No, my dear friends, this isn't a long and detailed appreciation of U2, although that might be fun some day. Instead, I'm going to explore the five senses, something I make my students do regularly. They learn to identify and write about their experiences with those five basic and essential parts of our life. Today, I'm starting with the sense of sound.
We hear so much on a daily basis--the hum of power, the click of keyboard keys, music filtering through earbuds, nature struggling through modernity--but to me one of the most important things we hear are voices. A person's voice can be as big an identifier as her outward appearance. A common experience we have all shared involves hearing a recording of our voice and blurting out, "What?! I don't sound like that, do I?" and then fearing the answer.
I like my voice, but I like it best every year in January/February, when I get a cold (I've caught this same cold for about fifteen years) that descends right into my throat, dropping my voice about an octave. To me, I sound like a sexy, late-night DJ. Every time I get this cold, I start thinking about picking up the smoking habit, so that perhaps I could maintain this voice. (Don't worry, mom and dad, I won't!) As time goes by, I am more appreciative of the flexibility of my voice, and am grateful for my genetic tone and control. To be blessed with a strong voice is a blessing indeed.
An example: today, in my CP (honors-ish) English I class, we were watching Zefferelli's Romeo and Juliet, and I was confiding to a student my crush on Michael York, who plays Tybalt. I informed her that he also plays Basil Exposition in the Austin Powers films. After the next Tybalt scene, she said, "You know, after you said that, I recognized his voice. He has such a strong voice." Of course, she's right, and even forty years later, his voice remains the same, even as wrinkles and grey hair have clouded his appearance.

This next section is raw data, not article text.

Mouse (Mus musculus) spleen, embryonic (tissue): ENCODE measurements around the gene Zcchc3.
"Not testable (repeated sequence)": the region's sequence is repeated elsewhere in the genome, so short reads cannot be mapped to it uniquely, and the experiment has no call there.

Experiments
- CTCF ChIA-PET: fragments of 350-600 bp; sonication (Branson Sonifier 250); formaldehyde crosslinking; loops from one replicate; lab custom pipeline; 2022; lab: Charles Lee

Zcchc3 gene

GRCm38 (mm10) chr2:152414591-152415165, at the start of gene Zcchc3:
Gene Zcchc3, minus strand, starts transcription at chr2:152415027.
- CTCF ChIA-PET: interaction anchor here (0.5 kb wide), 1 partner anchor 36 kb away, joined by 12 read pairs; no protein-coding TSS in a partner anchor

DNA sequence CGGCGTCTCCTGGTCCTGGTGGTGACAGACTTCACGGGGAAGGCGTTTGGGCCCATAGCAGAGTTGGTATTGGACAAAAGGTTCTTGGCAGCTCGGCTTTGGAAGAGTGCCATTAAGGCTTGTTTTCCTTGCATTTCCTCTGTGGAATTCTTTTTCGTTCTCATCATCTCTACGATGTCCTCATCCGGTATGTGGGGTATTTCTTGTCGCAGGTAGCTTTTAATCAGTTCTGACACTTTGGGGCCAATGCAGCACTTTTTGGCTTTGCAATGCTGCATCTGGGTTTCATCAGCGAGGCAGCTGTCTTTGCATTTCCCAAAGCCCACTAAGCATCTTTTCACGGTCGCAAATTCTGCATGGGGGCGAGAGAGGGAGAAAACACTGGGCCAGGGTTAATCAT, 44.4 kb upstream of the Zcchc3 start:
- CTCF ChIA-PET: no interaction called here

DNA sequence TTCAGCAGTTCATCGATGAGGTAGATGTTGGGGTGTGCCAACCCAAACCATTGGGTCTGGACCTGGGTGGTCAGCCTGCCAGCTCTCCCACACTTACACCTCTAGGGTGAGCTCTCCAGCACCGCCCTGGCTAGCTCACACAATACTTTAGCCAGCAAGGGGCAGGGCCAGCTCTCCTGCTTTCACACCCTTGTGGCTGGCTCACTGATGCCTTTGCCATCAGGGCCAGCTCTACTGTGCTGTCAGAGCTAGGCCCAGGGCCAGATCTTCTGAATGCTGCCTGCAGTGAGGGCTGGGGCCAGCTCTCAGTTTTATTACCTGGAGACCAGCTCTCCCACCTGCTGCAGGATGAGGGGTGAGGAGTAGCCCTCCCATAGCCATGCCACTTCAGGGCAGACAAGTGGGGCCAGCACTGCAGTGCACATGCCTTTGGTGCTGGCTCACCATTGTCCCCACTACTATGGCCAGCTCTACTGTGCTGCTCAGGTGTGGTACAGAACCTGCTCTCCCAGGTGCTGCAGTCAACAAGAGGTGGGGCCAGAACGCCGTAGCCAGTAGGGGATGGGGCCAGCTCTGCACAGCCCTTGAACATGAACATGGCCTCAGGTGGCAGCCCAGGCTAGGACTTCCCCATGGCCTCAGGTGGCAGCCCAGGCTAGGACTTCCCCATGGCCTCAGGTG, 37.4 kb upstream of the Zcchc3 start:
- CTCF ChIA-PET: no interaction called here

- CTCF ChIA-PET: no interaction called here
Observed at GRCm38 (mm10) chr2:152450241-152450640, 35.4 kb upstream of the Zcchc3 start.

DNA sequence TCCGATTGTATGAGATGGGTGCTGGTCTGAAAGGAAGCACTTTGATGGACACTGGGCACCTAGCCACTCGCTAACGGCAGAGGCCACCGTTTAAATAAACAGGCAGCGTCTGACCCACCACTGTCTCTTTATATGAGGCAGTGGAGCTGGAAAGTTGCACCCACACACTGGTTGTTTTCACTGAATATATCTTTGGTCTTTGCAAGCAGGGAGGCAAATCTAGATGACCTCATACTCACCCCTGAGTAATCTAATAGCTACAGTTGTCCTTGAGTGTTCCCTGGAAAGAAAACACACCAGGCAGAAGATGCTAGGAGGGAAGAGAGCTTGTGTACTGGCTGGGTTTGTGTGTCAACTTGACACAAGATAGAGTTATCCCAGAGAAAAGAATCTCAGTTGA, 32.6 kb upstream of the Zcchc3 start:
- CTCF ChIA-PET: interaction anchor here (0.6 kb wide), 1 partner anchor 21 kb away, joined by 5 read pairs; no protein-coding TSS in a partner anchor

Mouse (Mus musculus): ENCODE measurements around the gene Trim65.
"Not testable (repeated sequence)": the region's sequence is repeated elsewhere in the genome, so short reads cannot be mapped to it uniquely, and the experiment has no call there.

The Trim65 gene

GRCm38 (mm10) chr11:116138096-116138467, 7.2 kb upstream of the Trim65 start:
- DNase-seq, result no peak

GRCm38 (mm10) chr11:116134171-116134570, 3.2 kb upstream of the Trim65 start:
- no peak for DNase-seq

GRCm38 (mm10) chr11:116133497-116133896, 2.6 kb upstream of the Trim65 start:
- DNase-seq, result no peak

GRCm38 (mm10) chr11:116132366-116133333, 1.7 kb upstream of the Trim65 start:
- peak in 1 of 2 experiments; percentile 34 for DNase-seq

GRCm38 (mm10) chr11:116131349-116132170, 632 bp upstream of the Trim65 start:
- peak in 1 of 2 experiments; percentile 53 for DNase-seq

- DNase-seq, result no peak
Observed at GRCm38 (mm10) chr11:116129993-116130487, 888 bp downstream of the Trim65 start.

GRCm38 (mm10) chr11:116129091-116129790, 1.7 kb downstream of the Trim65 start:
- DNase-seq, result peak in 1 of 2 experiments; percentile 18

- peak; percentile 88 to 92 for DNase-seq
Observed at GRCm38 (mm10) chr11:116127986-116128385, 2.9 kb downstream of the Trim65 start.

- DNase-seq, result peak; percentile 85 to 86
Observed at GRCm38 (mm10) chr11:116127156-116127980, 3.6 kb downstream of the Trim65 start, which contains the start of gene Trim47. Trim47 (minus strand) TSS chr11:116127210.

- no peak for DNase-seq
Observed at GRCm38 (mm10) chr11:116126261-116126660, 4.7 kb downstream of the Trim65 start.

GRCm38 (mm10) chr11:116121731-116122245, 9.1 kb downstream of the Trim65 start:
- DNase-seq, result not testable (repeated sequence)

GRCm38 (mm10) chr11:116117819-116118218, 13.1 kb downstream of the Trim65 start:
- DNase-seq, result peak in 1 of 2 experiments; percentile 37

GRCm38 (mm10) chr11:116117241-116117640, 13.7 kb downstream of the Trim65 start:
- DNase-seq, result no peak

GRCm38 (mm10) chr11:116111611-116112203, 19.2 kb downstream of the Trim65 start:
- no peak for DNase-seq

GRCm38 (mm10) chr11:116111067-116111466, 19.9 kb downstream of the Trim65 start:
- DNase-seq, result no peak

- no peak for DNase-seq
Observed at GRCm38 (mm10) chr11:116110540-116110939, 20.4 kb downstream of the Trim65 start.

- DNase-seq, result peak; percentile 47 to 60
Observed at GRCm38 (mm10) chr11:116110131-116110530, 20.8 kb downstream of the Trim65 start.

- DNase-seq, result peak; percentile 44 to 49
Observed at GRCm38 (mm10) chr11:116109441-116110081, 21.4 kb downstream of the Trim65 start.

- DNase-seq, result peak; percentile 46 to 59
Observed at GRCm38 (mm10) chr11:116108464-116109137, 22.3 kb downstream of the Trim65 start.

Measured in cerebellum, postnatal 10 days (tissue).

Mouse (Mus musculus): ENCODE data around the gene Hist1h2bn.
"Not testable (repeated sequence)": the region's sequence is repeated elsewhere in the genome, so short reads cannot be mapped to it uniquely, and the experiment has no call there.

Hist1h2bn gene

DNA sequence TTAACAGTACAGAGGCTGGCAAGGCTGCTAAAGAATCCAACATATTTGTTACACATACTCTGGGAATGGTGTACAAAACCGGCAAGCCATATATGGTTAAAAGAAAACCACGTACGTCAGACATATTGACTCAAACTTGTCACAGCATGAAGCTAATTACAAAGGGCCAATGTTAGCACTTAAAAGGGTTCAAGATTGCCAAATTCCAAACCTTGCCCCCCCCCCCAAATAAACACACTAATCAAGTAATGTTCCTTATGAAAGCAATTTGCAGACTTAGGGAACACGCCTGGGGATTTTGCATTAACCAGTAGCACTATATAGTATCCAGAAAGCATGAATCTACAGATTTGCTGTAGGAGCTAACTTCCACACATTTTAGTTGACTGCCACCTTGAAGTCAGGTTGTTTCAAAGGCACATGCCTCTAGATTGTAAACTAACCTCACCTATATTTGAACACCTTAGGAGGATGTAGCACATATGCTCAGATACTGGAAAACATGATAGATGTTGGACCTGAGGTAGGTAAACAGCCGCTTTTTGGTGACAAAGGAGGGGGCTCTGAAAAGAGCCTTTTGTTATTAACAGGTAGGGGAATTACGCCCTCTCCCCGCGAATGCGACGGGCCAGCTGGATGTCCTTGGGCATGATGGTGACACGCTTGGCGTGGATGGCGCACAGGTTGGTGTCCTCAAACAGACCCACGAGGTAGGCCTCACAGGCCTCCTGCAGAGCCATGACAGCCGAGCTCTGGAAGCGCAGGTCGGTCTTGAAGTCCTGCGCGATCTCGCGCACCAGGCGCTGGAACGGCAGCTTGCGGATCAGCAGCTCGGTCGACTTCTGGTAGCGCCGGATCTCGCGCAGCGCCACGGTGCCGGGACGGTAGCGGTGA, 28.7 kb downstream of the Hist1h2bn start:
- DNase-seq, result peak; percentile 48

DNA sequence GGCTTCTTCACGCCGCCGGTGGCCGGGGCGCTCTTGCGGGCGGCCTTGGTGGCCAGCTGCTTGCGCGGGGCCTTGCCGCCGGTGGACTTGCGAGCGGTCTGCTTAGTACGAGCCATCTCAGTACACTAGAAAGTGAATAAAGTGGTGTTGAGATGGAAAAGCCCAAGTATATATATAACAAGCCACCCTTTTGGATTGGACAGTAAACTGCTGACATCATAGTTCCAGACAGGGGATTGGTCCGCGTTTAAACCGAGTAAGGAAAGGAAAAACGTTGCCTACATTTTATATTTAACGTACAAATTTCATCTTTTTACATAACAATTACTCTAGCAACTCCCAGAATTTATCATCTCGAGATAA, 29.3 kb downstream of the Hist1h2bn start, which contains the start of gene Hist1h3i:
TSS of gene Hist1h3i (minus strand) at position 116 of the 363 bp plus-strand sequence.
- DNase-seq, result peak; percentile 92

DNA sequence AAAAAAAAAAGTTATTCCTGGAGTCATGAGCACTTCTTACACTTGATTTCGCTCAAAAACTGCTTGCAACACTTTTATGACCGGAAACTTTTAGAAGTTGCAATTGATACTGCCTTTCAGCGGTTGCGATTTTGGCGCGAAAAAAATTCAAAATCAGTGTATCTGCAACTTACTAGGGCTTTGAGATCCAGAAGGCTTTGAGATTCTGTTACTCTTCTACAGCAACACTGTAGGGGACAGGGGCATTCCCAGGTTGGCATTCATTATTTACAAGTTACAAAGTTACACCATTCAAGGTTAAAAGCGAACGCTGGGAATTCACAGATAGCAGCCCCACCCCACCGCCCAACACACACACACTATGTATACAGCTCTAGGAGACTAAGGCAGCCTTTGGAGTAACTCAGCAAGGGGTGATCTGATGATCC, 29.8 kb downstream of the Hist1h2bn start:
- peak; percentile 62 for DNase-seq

Amanda's Top Ten Voices
10. Michael York (it's unforgettable, and deeply sexy)
9. Maria Callas (her Habenera from Carmen is burned in my brain)
8. Kathleen Turner (this is what I sound like with a cold--it's the best cold ever!)
7. Nina Totenberg (her recreations of the Supreme Court are inspiring)
6. My Mom (she is the reader of every childhood book--I hear the Chronicles of Narnia in her voice)
5. Harrison Ford (sandpaper rough with the constant hint of sarcasm)
4. Garrison Keillor (this might be because I grew up on Prairie Home Companion, but I love his slow baritone)
3. Alan Rickman (perfect Snape, perfect in anything)
2. Alison Krauss (a critic once accused her voice of being too perfect--what does that mean?)
1. James Earl Jones (simply the most powerful, commanding voice on the face of the earth)
Who would end up on your list?